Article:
Edited by Robert J. Lang

Serendipity strikes again! I had the good fortune to visit Chimei Museum's Origami Universe exhibition just after the release of its accompanying catalog at the start of the Lunar New Year. Weighing in at one kilogram and formatted exquisitely with beautiful photographs, the catalog is outstanding, and priced at < US$20.00! All artists are represented, with a brief biography and up to four pages each, although not all artists' works are included. Having photos of all the works of art in the catalog would have provided a complete vicarious experience for those not able to visit the exhibition, but it would have doubled the size of the catalog. Fortunately, I had taken photos of some pieces not included, while the catalog offered photos of works I had not photographed. The ultimate experience is to visit the exhibition and take home a catalog to continue to savor the exhilarating experience quite unlike any other exhibition.

Reading others' exuberant reviews of the exhibition made me want to go see it for myself. Two factors sealed the deal for me: (1) Robert Lang's post in an email dated 11/16/16: "I think the Chi Mei exhibition would probably take the cake; it is pretty darned impressive.", and (2) it turned out to be cheaper to stop in Taiwan en route to Tokyo than to fly round-trip to Tokyo. So—for those of you planning to visit the Far East, check out the prices for a multi-city itinerary before May 30, 2017, when the exhibition closes after seven months.

What made Origami Universe so special for me? I have visited a number of origami exhibitions over the years, and what immediately struck me was how this exhibition heralded the continuing growth of the artists with whom I am familiar—both in their creativity and mastery. It also supported my own growth in introducing me to a number of artists with whose work I was not acquainted.

What else makes this exhibition unique? It is the largest exhibition I have visited—featuring works of 63 artists from 21 countries—and Chimei Museum devoted ample space, accompanied by good lighting, to all the contributions. When one purchases entry, one is handed a rectangular ticket. At the entrance to the exhibition, a small rectangle is removed, leaving a square that one can fold. Each visitor also is presented with a long rectangle containing a summary of the exhibition and with pre-creases that encourage the visitor to fold it into a small booklet.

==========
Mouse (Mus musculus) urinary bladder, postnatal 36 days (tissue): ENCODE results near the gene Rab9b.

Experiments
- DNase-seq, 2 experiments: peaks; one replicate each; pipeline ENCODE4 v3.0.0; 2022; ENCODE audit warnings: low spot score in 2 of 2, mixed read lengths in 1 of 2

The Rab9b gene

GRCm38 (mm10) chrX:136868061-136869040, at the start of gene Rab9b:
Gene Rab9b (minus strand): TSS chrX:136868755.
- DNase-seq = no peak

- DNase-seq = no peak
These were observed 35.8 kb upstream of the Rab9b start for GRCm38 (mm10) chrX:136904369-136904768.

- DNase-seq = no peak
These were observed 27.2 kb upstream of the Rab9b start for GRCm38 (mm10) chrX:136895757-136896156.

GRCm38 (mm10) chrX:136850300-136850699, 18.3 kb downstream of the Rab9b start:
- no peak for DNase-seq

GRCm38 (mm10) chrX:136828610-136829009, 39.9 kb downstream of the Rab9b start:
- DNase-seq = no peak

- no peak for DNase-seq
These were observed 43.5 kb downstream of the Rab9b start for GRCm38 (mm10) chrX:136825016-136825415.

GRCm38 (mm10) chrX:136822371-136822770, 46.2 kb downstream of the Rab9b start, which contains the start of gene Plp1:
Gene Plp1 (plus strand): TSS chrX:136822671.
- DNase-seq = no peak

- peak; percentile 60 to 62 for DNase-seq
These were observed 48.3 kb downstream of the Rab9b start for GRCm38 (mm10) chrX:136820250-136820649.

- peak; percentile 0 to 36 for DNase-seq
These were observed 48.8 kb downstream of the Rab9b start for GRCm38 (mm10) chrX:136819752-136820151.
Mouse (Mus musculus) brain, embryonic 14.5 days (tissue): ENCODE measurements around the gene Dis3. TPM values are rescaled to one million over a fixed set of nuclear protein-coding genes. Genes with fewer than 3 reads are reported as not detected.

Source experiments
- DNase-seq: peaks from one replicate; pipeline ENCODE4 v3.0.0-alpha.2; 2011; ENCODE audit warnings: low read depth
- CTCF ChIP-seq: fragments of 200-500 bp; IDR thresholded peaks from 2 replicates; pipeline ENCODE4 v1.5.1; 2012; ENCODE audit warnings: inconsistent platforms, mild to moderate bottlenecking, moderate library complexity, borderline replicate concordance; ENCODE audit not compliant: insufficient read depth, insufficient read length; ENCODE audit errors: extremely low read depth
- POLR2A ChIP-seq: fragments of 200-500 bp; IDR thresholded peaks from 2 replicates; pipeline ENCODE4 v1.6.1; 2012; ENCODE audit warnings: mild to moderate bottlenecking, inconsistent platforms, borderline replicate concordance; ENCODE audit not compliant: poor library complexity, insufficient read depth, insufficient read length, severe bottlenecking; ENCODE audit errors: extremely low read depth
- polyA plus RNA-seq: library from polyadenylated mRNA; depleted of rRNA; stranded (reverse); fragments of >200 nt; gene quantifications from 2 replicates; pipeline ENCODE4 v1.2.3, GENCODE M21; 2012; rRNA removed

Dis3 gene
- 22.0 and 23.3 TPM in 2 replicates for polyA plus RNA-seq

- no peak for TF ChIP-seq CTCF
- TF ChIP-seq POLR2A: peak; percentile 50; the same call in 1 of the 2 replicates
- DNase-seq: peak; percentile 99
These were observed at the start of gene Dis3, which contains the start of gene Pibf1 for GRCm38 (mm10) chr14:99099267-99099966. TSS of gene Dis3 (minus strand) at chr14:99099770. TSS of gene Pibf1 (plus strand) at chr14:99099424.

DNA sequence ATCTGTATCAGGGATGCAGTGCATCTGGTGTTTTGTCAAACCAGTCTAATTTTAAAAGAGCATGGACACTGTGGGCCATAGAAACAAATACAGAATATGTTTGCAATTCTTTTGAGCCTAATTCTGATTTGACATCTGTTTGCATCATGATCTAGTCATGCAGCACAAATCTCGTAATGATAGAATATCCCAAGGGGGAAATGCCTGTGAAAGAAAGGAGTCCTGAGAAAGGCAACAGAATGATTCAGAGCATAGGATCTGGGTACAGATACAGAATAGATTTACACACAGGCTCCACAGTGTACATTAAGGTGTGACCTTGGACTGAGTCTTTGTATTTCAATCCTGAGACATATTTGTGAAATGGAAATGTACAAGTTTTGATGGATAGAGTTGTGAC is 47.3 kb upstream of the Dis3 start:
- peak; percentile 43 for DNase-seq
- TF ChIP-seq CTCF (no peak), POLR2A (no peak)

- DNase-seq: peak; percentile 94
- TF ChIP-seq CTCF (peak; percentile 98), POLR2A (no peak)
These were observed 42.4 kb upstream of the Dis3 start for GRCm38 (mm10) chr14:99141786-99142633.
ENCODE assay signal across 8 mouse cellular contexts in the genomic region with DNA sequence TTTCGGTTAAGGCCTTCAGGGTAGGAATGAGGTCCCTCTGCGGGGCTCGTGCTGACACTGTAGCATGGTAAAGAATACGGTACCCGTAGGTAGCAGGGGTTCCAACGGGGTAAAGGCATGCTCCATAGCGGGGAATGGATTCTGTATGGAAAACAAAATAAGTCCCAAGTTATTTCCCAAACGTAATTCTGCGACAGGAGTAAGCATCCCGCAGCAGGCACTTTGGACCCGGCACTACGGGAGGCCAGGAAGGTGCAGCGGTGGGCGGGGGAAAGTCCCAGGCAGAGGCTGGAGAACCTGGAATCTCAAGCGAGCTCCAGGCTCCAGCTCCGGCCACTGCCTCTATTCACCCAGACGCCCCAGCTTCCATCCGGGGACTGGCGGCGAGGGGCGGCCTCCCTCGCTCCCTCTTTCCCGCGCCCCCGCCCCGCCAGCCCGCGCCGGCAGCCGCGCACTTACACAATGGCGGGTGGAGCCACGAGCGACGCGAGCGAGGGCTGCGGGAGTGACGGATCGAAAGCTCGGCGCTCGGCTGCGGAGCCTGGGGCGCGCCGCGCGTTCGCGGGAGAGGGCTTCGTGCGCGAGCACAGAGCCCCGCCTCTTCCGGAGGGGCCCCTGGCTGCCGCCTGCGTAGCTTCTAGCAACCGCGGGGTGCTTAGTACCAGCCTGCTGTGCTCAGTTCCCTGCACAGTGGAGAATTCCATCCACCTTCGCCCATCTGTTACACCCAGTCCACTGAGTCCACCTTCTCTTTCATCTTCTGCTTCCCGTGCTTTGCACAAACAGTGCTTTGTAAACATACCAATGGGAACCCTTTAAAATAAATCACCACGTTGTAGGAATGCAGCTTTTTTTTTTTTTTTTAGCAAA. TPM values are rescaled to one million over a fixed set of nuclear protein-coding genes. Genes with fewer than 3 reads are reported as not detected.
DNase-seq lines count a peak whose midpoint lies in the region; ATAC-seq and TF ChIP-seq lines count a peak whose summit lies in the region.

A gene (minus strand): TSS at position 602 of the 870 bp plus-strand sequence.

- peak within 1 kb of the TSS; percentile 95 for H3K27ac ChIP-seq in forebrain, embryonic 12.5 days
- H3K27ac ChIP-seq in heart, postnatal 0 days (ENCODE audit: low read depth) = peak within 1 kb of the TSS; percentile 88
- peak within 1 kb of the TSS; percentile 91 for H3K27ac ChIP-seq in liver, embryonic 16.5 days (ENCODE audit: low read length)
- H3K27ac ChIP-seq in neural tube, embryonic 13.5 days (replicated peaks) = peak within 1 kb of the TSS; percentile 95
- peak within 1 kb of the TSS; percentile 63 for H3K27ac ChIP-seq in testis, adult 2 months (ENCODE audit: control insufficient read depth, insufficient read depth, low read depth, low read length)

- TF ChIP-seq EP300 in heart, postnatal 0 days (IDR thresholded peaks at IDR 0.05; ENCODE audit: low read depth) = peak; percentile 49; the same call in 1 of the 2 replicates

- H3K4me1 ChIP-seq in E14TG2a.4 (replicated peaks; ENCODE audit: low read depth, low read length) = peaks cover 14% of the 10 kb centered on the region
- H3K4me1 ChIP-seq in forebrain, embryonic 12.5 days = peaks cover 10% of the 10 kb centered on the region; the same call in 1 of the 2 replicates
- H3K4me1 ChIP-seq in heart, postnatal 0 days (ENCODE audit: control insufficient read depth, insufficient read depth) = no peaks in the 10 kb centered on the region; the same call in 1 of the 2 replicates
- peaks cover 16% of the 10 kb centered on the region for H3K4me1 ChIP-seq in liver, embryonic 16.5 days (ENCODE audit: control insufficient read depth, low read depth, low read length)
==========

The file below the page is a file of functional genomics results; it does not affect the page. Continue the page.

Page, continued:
The exhibition is organized in different rooms by category: representational, geometric, and applications. The representational category is further divided into three parts: human figures in Folding Ourselves, plants and animals in Natural World, and imaginary beasts in Fantasy. For Natural World, let me quote the curators extraordinaire, Bernie Peyton and Uyen Nguyen: "Animals have been a favorite subject of origami designers for hundreds of years. However, it is ironic that the greatest expansion of animal origami is at a time when many animal populations and their habitats are threatened with extinction."

Some of the models in the Fantasy section were displayed whimsically in cylinders built into the walls.

Little Demon by João Charrua

The geometric category includes tessellations, corrugations, modulars, curved folds, and curved surfaces generated by pleating that leave one breathless.

For the category of Applications, the contributions range from jewelry, decorative vessels, furniture, and fashion at one end to the use of origami in cutting-edge research. Included in the exhibition is the Foldscope, an Origami based print-and-fold paper-microscope. Unlike the rest of the exhibition, where one is asked not to touch, Foldscopes are available for visitors to explore and visualize the possibilities with this low-cost tool.

Here is the list of artist/researcher contributors in the Applied category:

Photograph courtesy of Larry Howell, Brigham Young University.

Included in the exhibition are videos distributed across the rooms that delve deeper into the art and the research inspired by origami.

At the end of the exhibition, one exits into a large, high-ceiling room containing different stations that encourage visitors to fold their own models. One can choose from among a range of options: folding from books (including Tom Hull's Project Origami), folding from instructions on iPads, folding from step-by-step instructions on large boards affixed on the walls. Upon completion of their models, visitors can either keep them or contribute them to cylinders embedded in the wall on one side of the room. One then exits through an isosceles triangular opening.

Chimei Museum Folding Room

Following is a slideshow of some of the art to whet your appetite either to make a trip to Taiwan or to purchase the catalog:

Chimei Museum

This article is dedicated to my cousin, Wilma Wang, who planned every step of a most memorable visit to Taiwan.

Patsy Wang-Iverson